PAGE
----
Review by Cole Groth
Few horror films this year are as strange as Anna Zlokovic’s Appendage. Adapted from her 2021 short film of the same name starring Rachel Sennott, this body horror film is a monstrously uncomfortable watch. Through the strange twists and turns, though, lies a satisfying ending that will leave horror fans happy.
Hannah (Hadley Robinson) is a young fashion designer. Thanks to a nasty boss (Desmin Borges), an overbearing mother (Deborah Rennard), and suspicions of an affair between her boyfriend (Brandon Mychal Smith) and best friend (Kausar Mohammad), the stress of her life leads to her appendix bursting. What appears to be an ordinary health crisis spirals out of control as a monster — linked to her being a twin in the womb — bursts out of her and threatens to ruin her life.
While the world seems grounded at first, it takes a freaky and silly turn as Hannah joins a group of others dealing with their appendages. Hannah’s life turns into a complete mess, and dealing with the stress of an external being that’s a literal monster doesn’t help. It’s a great exercise in body horror that doesn’t take itself too seriously, winding up a solidly entertaining journey. The screenplay is over the top and ends up embracing the metaphorical nature of Hannah’s appendage in a way that’s too on the nose.
If you’re streaming this, ensure you aren’t eating anything, as Appendage will make you lose your appetite. Writer/director Anna Zlokovic uses puppet work to enhance the viscerality of the appendage. The horror work is well done and disquieting. From a technical perspective, it’s a shame that it doesn’t stand out more. Beyond the puppeteering, the special effects, cinematography, score, editing, and writing are nothing to write home about. None of these elements is poorly done, but it could be much better overall.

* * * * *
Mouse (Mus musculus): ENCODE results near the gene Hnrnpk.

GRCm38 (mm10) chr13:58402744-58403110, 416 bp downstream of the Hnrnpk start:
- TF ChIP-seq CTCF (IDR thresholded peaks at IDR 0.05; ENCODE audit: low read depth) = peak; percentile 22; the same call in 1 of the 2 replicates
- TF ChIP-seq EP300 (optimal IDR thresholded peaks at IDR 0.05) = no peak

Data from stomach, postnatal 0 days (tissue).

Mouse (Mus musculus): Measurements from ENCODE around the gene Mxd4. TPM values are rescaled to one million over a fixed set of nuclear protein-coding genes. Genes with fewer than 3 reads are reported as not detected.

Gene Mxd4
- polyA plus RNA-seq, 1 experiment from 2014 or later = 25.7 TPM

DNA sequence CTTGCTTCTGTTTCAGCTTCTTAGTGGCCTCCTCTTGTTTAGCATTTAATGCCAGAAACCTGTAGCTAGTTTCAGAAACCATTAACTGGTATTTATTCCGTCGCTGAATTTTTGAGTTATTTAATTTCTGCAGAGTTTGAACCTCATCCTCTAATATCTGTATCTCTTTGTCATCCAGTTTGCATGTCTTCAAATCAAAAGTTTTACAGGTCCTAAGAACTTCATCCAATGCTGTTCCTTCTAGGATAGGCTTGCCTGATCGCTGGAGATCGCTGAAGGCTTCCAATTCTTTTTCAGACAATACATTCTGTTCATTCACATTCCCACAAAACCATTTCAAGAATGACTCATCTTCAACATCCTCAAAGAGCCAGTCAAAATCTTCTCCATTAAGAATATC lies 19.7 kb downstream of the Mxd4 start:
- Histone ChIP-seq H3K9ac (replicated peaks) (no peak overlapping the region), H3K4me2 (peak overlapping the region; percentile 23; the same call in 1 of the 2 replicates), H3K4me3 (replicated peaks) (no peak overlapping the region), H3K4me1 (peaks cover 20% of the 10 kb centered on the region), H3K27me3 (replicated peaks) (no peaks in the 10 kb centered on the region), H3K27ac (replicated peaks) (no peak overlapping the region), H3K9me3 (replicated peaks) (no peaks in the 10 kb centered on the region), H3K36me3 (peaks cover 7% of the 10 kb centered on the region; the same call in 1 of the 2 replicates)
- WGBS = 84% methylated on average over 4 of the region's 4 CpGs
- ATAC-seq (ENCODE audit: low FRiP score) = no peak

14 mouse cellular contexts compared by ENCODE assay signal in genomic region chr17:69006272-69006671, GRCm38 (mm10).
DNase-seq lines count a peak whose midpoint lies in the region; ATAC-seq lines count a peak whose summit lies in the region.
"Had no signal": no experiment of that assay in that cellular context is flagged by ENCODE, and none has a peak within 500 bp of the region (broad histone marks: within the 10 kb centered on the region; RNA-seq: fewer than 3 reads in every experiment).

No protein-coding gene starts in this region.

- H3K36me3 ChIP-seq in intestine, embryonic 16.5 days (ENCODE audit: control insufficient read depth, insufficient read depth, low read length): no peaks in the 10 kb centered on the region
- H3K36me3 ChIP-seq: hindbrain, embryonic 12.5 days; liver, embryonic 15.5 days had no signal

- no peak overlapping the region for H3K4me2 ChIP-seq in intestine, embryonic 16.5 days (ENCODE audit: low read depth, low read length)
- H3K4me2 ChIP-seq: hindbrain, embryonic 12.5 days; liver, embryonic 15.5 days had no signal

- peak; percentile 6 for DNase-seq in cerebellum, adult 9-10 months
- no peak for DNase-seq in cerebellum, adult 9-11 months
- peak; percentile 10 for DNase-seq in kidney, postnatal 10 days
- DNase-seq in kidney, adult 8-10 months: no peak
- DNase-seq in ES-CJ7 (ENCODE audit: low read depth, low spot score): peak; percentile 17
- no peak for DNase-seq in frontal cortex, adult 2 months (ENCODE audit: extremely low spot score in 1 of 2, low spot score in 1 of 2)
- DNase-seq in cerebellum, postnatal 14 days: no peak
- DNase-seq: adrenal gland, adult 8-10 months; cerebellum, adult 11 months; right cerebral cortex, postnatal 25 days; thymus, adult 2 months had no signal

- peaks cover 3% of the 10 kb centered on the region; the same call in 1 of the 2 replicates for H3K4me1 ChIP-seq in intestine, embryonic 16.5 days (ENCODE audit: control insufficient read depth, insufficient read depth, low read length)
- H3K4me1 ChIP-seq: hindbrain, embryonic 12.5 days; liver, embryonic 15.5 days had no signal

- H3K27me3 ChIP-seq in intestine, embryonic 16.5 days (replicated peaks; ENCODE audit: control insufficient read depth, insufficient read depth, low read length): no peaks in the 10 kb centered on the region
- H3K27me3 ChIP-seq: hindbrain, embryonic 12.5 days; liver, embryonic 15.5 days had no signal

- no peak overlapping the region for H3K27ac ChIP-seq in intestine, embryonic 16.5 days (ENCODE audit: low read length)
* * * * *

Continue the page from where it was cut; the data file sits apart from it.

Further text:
The second act of the film is a tough one to watch. It tries to keep up the silliness of the original concept, but ends up being a little bit boring. On top of being disgusting, it’s hard to watch in a boring way. There’s a scene where Hannah picks at her nail and eventually rips open her skin a little bit. Appendage is derivative in that way. These scenes are disturbing, but often not in an original way. The predictability of Hannah’s life spiraling out of control isn’t too interesting because it’s not fun to watch.
In the realm of body horror, Anna Zlokovic's Appendage emerges as a truly peculiar and unsettling experience. Unfortunately, this is a movie that appeals to a very particular crowd. Outside of horror enthusiasts, this will fail to resonate with audiences. It winds up as a metaphor that goes for too long and would’ve been better served in the short form Zlokovic’s story was originally presented in.
Appendage is streaming on Hulu now.